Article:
Jamie Oliver's pizza dough recipe has been used innumerable times in my family- not only for pizza, but for calzones and little ciabatta-like buns too.
Ever since making those buns, I've had the idea of filling each one with a bit of chocolate, nutella, peanut butter or cheese and then baking them, creating a warm, gooey treat.
A recent episode of Masterchef Australia solved one of my problems: what to call them.
Little boules of bread filled with something?
Suppli is a dish from Rome consisting of a ball of risotto coated in egg and bread crumbs and deep fried. The 'surprise' inside is that the risotto is surrounding a hunk of mozzarella.
Is that tempting or is that tempting?
One team made a twist on suppli: pork meatballs with a fig filling.
So why not try my own suppli?
This wasn't as successful as I had hoped. The cheese wan't stringy and gooey when I took the buns out. Once, when we made regular buns using this dough, I sliced and put some cheese in one and baked it and the cheese came out how I wanted. The difference there was that the bun was already baked, so I only had to bake it long enough for the cheese to melt. This time the whole dough had to cook, so the cheese was in for too long.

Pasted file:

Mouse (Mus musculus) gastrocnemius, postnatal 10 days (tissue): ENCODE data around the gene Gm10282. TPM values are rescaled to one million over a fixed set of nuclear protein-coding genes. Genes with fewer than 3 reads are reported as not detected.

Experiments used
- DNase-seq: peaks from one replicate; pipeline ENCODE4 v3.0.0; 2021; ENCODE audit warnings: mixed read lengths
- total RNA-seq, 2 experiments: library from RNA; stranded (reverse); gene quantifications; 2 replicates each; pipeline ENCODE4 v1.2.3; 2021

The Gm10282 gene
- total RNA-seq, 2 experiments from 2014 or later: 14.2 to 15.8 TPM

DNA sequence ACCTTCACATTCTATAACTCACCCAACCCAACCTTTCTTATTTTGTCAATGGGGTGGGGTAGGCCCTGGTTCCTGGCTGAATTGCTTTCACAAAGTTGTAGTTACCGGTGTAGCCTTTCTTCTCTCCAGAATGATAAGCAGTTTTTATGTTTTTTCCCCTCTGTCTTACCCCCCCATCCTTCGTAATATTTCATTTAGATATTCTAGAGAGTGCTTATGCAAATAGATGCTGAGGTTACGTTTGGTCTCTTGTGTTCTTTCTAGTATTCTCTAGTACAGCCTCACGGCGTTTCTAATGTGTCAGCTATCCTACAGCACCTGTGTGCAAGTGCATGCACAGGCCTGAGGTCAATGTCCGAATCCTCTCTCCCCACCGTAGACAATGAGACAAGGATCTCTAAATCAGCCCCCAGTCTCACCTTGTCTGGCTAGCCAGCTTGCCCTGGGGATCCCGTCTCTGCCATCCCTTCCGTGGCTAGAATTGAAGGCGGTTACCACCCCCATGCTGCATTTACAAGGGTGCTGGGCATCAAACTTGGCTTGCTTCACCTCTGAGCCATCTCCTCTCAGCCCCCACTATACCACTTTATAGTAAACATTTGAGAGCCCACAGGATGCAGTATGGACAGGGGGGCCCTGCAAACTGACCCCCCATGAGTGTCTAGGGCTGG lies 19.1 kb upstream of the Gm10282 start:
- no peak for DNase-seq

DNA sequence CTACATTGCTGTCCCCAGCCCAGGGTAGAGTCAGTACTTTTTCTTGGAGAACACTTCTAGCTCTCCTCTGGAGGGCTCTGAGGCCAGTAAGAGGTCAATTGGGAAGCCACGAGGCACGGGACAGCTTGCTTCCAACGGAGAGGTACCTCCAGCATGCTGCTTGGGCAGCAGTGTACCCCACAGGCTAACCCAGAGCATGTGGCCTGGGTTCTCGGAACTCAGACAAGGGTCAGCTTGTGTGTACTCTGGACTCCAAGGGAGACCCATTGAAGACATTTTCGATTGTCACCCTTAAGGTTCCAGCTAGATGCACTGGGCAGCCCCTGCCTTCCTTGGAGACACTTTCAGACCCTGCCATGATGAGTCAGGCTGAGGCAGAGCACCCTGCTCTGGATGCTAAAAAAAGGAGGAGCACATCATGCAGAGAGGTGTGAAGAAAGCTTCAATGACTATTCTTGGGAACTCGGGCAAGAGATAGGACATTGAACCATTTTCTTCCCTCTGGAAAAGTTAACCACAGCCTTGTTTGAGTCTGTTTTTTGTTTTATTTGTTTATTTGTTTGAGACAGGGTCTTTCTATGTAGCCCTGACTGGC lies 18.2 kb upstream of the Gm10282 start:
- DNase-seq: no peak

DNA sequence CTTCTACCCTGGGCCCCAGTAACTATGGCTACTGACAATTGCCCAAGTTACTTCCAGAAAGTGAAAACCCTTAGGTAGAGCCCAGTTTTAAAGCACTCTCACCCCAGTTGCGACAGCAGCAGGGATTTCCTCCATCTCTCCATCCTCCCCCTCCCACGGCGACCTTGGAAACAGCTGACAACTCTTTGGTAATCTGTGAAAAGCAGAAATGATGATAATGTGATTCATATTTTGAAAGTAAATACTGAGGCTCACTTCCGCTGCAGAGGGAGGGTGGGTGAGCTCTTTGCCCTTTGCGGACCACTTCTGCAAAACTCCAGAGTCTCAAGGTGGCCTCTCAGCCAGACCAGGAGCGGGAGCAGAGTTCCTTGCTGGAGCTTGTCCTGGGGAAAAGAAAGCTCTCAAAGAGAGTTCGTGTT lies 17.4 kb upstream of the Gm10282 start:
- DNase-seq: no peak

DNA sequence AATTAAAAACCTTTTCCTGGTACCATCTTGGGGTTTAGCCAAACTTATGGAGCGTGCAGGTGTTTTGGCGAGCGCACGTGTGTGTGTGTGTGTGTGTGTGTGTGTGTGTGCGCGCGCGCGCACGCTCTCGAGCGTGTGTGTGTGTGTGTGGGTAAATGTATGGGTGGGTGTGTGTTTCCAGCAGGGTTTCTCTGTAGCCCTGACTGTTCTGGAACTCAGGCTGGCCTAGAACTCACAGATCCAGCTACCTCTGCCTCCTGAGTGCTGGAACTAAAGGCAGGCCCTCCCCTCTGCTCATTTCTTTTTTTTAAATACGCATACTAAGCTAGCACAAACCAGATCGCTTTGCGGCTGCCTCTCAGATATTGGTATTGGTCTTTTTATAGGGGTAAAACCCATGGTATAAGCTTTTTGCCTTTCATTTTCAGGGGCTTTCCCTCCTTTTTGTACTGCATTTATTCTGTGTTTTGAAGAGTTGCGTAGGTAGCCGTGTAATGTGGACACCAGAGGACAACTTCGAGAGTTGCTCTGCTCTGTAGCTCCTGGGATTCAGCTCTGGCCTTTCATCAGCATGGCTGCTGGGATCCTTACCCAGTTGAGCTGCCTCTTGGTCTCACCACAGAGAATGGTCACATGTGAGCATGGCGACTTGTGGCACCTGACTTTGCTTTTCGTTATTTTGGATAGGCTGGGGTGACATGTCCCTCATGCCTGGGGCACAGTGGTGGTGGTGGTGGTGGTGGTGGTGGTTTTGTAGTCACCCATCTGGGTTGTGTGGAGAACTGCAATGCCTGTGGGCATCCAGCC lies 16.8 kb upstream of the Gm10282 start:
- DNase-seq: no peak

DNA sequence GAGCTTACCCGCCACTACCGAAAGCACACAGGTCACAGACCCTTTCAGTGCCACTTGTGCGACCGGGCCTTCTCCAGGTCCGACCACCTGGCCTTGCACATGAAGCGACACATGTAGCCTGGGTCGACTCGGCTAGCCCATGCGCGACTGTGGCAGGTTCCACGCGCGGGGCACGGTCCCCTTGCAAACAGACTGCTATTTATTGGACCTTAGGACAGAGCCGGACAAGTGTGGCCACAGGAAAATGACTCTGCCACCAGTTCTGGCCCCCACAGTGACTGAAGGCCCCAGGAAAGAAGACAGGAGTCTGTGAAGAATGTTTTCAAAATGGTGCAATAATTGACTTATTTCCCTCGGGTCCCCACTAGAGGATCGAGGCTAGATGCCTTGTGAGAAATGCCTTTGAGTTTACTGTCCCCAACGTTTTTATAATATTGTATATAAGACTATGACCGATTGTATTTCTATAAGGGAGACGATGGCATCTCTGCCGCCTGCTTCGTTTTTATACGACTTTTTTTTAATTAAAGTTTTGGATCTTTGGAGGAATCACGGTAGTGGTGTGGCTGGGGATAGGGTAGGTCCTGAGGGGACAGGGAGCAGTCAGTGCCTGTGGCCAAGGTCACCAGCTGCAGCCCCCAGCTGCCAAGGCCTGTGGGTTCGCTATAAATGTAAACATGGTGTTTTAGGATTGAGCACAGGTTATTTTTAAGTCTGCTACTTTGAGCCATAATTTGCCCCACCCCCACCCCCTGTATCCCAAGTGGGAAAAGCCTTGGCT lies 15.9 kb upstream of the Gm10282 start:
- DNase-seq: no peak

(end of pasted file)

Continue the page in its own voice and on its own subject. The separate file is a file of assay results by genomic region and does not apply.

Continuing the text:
The nutella and peanut butter ones came out nice and gooey, although I wanted more of an explosion of flavour and filling. When I was filling them, I had to put very little because otherwise they started to ooze out as I rolled them. I think making bigger buns would enable me to put more filling in.
They were still fun to eat and they were a success with Pass The Plate too.
So give it a go! Try other fillings: chocolate, meat, different cheeses, savoury fillings like spinach, corn or mushrooms. Share them and enjoy :)
(But don't do what they did on Masterchef and reveal the surprise... that's just lame...)
'Aloo'= potato & 'Tikki'= little cutlet
I was looking forward to today all week. Not only was it 'popcorn day' -I had planned in advance that I was going to cook- finally, a day without a heap of assignments due the next morning!